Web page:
New Zealand cricketing great Martin Crowe will be inducted into the International Cricket Council's hall of fame during the innings break of the World Cup match between New Zealand and Australia at Eden Park on Saturday.
He will become the 79th inductee and third New Zealand player after Sir Richard Hadlee and Debbie Hockley to receive the honour.
Crowe, who has a rare blood disease called double-hit lymphoma, said he wouldn't want to miss the match between the two tournament co-hosts and title contenders for anything.
"For me, it will be the only (World Cup) game I get to, and it's almost like a bookend to my cricketing life, to be there on Saturday and watch these boys," Crowe said recently. "It's going to be an incredible battle. You're not going to see fielding sides like these two probably ever in the history of the game."
Crowe made his international debut against Australia in Wellington in February 1982 at the age of 19. He retired 13 years later after playing 77 tests. He scored 5444 runs at an average of 45.36, including 17 centuries, the most by a New Zealander.
Crowe also played 143 one-day internationals, scoring 4704 runs at an average of 38.55. He played in three World Cups, leading New Zealand to the semi-finals in 1992 where his side lost to eventual champion Pakistan at Eden Park.
Crowe had happier memories of the ground and he was looking forward to reliving those on Saturday.
"There will be 45,000 people there," he said. "The last time there was 45,000 people there (for a one-day match) was my first one-day international [against Australia in 1982]. The crowd was spilling all over the ropes. Jeremy Coney put up a hell of an act, Greg Chappell got the best hundred you'll ever see. It was a day I'll never forget."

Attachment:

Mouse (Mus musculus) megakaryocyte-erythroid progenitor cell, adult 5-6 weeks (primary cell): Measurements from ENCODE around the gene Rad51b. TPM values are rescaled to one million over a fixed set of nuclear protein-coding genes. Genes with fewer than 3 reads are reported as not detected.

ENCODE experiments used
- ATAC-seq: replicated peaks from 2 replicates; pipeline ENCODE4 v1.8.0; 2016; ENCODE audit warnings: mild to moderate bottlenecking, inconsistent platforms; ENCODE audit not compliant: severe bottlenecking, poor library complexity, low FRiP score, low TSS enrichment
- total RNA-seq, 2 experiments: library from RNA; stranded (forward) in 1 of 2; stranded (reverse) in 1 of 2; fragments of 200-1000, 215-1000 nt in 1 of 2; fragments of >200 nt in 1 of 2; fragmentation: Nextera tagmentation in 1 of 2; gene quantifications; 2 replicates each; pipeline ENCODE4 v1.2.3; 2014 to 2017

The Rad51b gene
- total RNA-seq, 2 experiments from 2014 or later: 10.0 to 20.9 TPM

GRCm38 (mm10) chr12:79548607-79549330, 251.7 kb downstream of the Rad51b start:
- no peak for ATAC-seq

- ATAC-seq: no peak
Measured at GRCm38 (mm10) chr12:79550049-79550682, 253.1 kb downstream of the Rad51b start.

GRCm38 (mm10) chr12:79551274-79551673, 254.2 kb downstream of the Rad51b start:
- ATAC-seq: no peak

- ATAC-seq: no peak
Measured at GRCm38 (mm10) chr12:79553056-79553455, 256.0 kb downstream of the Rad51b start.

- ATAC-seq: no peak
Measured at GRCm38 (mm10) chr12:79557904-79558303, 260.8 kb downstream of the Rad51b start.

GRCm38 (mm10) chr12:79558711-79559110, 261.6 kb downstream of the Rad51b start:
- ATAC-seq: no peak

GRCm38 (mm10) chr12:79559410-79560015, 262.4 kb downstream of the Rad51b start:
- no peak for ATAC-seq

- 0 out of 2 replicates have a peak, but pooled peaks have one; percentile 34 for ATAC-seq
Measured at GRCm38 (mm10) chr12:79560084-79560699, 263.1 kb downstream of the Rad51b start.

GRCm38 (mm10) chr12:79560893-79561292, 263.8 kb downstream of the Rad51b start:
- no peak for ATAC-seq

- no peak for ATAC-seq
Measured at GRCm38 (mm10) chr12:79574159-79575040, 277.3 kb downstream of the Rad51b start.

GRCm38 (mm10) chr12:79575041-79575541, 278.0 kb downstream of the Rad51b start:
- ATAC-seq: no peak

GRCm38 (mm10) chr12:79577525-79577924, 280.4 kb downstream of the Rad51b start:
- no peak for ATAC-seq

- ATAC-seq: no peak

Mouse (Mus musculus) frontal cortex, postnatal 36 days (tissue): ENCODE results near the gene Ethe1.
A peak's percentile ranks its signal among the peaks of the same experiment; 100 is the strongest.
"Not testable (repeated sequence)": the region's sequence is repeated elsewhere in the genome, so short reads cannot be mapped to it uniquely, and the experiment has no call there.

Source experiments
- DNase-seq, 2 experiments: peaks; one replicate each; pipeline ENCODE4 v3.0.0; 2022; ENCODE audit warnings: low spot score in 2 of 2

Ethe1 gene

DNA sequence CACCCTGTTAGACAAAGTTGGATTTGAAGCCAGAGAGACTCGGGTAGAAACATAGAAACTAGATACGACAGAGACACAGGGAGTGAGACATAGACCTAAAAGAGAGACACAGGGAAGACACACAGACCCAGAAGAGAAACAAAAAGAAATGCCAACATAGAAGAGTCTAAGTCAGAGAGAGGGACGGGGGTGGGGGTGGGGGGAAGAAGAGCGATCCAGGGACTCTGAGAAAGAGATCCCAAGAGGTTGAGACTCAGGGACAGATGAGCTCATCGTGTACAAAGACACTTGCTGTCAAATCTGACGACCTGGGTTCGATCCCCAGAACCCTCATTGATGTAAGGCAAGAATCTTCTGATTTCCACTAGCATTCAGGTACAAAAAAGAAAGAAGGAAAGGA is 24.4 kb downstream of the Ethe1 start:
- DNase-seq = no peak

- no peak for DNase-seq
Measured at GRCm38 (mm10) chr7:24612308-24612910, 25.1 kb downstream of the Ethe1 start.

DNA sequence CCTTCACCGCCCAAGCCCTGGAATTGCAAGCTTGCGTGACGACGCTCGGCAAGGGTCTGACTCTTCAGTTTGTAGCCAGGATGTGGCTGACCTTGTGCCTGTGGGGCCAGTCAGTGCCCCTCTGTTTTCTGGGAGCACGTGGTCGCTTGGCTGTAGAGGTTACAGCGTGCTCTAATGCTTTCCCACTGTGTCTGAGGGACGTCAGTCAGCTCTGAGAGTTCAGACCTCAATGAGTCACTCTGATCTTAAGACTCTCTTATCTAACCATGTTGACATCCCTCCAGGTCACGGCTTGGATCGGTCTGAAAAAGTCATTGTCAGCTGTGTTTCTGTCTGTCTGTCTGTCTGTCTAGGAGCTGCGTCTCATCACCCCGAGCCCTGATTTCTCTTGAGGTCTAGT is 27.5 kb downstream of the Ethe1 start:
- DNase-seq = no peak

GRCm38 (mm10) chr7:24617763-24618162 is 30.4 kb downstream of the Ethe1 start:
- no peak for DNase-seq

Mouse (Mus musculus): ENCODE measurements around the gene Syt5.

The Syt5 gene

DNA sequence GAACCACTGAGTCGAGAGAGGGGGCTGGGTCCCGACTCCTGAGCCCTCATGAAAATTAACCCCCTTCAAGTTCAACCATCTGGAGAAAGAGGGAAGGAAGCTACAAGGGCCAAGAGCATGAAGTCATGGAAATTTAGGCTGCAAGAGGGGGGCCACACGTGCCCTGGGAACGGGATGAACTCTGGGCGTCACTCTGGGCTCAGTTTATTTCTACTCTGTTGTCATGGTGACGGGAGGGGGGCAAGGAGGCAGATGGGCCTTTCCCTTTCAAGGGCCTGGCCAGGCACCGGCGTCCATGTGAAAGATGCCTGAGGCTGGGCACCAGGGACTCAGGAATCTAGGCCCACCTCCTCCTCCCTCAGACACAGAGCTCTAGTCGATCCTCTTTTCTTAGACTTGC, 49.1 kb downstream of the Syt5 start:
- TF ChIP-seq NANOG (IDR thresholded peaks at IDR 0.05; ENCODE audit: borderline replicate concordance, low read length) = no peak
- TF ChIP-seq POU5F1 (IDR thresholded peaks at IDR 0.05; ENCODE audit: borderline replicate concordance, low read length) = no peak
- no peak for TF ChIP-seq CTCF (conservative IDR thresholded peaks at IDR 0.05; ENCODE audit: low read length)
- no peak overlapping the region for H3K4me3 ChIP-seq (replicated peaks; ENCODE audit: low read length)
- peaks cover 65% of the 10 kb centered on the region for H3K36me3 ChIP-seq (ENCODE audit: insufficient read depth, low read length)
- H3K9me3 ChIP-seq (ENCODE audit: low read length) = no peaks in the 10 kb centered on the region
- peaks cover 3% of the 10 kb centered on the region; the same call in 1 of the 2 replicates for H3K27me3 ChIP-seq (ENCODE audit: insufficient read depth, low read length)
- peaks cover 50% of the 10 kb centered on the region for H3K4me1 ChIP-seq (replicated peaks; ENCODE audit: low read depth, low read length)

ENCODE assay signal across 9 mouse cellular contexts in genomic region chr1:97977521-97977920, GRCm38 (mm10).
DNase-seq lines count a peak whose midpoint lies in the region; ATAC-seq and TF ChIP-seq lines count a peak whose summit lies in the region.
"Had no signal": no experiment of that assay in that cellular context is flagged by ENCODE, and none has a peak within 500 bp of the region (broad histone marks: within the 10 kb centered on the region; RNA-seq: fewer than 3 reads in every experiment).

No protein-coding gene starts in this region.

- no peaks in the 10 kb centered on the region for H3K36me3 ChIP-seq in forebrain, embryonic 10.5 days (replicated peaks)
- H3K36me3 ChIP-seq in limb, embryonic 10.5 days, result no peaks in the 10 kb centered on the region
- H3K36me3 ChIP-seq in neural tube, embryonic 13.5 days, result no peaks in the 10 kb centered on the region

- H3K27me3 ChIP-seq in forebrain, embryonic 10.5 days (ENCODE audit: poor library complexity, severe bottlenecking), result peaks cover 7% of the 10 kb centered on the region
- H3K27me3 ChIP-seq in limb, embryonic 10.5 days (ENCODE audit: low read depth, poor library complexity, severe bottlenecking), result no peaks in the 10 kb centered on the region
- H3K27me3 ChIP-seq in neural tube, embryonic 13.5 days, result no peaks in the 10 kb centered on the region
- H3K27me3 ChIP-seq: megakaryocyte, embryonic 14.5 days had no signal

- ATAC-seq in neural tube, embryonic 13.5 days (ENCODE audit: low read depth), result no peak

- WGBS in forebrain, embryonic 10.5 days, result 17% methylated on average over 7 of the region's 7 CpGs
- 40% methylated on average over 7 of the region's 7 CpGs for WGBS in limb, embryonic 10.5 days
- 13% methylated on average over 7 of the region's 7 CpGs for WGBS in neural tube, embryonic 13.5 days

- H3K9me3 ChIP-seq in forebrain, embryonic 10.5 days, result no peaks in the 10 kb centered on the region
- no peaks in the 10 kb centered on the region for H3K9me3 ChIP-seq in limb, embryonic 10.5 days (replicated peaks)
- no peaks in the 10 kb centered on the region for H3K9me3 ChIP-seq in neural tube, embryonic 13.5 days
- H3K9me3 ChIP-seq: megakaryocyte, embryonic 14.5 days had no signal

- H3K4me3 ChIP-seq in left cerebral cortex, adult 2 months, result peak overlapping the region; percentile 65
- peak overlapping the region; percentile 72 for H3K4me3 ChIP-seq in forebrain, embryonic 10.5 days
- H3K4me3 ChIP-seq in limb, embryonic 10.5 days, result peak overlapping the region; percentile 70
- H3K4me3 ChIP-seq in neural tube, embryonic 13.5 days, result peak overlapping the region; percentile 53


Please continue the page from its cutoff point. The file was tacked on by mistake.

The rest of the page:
The process for the selection started last year when the ICC chairman invited all the living hall of famers to send their nominations.
Surprisingly, the ICC release says Crowe will receive his commemorative cap from the chairman of Cricket Australia, Wally Edwards, rather than a New Zealander.
*ICC Cricket Hall of Fame - initial inductees (55)
Sydney Barnes, Bishan Bedi, Alec Bedser, Richie Benaud, Allan Border, Ian Botham, Geoffrey Boycott, Donald Bradman, Greg Chappell, Ian Chappell, Denis Compton, Colin Cowdrey, Kapil Dev, Sunil Gavaskar, Lance Gibbs, Graham Gooch, David Gower, WG Grace, Tom Graveney, Gordon Greenidge, Richard Hadlee, Walter Hammond, Neil Harvey, George Headley, Jack Hobbs, Michael Holding, Leonard Hutton, Rohan Kanhai, Imran Khan, Alan Knott, Jim Laker, Harold Larwood, Dennis Lillee, Ray Lindwall, Clive Lloyd, Hanif Mohammad, Rodney Marsh, Malcolm Marshall, Peter May, Javed Miandad, Keith Miller, Bill O'Reilly, Graeme Pollock, Wilfred Rhodes, Barry Richards, Vivian Richards, Andy Roberts, Garfield Sobers, Brian Statham, Fred Trueman, Derek Underwood, Clyde Walcott, Everton Weekes, Frank Woolley, Frank Worrell
Herbert Sutcliffe, Steve Waugh, Wasim Akram, Victor Trumper and Clarrie Grimmett
Rachael Heyhoe-Flint, Ken Barrington, Courtney Walsh and Joel Garner
Belinda Clark, Frederick Spofforth, Curtly Ambrose and Alan Davidson
Enid Bakewell, Brian Lara, Glenn McGrath and Shane Warne
Adam Gilchrist, Debbie Hockley, Bob Simpson and Waqar Younis
Anil Kumble, Betty Wilson and Martin Crowe. One more to be announced in due course